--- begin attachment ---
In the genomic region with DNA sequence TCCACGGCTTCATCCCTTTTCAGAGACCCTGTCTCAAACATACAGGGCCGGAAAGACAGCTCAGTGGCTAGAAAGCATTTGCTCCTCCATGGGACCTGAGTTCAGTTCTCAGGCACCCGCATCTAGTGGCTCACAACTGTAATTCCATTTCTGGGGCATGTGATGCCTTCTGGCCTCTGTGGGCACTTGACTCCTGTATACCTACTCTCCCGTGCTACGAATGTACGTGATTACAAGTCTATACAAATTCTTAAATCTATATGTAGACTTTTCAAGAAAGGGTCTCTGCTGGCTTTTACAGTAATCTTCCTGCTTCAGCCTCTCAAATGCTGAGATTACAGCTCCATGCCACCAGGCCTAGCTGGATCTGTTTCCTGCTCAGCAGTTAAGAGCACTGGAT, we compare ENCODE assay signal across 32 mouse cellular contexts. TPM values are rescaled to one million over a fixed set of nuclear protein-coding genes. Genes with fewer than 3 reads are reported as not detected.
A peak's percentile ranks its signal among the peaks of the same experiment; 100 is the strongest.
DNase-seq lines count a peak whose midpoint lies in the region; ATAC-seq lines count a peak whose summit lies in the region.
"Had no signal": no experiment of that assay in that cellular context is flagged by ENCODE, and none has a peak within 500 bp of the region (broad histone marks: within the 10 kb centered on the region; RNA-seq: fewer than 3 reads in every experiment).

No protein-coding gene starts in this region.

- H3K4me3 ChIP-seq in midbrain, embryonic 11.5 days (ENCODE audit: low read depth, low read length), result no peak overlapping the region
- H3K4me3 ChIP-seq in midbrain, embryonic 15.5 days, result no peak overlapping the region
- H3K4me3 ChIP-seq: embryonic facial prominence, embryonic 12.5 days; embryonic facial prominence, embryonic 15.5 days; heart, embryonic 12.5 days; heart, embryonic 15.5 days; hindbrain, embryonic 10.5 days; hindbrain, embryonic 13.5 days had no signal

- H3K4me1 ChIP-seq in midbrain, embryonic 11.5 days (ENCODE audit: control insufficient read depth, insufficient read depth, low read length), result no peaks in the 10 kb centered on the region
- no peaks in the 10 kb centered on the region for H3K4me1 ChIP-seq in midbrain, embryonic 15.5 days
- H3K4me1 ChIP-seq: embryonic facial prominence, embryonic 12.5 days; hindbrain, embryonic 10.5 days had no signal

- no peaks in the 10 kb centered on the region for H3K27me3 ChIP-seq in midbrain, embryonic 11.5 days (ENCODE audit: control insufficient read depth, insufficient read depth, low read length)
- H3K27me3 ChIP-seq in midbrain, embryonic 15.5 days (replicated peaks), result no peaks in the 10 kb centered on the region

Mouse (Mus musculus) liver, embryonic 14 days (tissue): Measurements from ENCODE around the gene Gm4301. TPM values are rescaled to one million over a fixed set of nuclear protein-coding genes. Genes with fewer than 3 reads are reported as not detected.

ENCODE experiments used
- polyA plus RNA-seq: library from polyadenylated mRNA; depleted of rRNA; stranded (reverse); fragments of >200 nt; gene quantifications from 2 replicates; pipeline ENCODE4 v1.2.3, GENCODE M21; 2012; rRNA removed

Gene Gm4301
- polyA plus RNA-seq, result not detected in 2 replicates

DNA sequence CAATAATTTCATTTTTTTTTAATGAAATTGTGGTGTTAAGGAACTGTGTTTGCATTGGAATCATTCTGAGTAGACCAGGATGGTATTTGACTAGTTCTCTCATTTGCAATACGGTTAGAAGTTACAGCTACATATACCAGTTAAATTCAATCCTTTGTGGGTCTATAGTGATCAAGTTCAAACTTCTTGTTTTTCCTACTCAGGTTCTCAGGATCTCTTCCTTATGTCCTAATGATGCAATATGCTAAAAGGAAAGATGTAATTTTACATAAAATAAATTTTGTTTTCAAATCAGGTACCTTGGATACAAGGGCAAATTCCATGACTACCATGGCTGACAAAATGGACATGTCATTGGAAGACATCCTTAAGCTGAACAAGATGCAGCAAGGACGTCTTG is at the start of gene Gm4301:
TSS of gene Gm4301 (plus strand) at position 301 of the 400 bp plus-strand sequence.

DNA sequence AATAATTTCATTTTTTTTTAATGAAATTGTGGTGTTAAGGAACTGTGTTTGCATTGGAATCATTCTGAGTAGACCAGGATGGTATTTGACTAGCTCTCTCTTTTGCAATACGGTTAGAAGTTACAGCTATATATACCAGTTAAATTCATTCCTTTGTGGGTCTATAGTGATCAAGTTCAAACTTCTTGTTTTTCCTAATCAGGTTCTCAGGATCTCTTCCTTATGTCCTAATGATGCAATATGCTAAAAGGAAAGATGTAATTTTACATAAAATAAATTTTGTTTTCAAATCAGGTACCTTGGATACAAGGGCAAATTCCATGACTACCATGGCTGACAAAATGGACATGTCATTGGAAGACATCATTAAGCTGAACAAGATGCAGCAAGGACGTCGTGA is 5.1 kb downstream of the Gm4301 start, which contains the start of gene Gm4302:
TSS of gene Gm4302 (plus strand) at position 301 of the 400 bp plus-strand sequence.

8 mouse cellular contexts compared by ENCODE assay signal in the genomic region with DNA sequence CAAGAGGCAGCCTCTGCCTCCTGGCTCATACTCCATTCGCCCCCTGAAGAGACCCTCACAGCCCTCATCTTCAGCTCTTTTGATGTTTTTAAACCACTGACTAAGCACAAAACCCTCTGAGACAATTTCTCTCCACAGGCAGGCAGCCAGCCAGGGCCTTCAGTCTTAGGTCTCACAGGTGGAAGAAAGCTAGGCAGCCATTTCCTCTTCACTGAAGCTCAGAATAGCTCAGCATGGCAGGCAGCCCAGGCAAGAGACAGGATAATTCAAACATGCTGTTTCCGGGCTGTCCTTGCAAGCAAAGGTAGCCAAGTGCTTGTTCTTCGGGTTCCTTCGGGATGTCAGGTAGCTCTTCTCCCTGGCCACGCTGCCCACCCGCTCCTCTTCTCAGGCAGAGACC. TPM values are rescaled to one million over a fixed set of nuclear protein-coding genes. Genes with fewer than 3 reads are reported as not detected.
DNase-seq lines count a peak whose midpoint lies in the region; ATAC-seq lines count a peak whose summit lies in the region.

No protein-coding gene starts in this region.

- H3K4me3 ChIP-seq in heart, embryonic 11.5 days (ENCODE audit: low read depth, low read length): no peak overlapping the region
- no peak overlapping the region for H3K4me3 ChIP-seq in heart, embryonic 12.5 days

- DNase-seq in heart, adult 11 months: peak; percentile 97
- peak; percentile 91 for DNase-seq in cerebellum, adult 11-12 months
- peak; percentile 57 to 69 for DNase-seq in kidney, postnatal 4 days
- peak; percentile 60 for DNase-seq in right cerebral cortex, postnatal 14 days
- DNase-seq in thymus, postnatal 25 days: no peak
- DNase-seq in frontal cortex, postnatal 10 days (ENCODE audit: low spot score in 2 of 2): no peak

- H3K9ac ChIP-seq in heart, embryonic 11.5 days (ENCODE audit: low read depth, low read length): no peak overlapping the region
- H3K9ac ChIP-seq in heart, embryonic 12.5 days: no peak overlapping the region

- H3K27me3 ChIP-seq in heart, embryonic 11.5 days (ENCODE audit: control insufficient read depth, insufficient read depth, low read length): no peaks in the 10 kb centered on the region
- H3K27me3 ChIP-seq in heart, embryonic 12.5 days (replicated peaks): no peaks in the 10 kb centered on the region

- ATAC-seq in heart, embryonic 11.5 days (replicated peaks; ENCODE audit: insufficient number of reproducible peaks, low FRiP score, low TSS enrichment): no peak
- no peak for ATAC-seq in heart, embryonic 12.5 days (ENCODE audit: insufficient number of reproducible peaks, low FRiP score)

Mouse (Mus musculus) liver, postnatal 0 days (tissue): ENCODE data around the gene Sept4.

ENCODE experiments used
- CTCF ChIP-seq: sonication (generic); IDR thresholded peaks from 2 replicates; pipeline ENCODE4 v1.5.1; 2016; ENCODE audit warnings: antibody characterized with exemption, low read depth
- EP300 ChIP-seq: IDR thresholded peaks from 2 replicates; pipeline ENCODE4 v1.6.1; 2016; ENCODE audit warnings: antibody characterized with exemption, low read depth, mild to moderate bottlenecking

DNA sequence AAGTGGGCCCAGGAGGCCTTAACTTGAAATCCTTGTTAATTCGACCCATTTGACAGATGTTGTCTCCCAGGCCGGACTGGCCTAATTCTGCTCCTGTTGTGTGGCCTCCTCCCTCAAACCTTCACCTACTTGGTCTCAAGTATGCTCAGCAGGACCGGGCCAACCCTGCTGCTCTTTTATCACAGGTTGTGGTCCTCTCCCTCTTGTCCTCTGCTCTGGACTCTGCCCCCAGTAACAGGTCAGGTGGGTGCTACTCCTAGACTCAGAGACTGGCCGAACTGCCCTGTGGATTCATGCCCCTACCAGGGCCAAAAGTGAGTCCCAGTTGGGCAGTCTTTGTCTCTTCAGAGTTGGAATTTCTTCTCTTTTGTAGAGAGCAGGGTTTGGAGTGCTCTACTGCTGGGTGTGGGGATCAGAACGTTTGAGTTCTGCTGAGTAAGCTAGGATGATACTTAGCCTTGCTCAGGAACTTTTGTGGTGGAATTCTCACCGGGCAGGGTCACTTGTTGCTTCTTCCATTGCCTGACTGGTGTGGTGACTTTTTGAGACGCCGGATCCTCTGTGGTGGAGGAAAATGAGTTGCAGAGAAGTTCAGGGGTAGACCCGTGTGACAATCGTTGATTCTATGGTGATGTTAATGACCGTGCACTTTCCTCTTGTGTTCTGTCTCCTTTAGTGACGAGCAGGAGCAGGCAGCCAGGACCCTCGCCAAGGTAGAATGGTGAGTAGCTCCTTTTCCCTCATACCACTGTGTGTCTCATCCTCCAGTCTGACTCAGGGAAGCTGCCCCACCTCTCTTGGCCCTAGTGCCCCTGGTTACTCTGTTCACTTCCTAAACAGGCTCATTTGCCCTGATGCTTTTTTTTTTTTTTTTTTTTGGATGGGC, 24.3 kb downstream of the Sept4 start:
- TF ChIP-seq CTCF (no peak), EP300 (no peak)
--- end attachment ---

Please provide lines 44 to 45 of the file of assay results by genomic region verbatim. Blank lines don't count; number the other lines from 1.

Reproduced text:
DNA sequence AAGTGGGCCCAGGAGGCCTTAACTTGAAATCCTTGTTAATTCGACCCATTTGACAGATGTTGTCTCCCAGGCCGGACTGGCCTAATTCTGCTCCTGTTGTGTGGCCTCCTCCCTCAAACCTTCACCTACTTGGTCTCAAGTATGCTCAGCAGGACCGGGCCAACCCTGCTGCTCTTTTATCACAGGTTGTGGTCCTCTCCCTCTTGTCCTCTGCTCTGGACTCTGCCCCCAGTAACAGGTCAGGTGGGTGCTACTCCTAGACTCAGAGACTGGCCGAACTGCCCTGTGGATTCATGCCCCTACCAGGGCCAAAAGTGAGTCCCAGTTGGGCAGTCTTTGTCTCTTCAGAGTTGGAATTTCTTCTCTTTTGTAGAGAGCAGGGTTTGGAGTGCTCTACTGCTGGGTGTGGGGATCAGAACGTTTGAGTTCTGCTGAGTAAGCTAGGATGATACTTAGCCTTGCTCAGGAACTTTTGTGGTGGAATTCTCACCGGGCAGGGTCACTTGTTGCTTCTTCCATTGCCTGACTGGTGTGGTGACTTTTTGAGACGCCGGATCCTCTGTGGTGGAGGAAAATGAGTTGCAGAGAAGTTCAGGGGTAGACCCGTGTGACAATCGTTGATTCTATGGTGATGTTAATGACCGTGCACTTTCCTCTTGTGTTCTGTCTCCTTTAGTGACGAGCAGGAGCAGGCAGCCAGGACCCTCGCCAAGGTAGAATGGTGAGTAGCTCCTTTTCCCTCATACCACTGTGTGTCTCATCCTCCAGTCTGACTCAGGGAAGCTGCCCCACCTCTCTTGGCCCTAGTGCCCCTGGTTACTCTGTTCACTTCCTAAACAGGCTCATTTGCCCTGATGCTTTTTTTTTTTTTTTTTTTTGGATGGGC, 24.3 kb downstream of the Sept4 start:
- TF ChIP-seq CTCF (no peak), EP300 (no peak)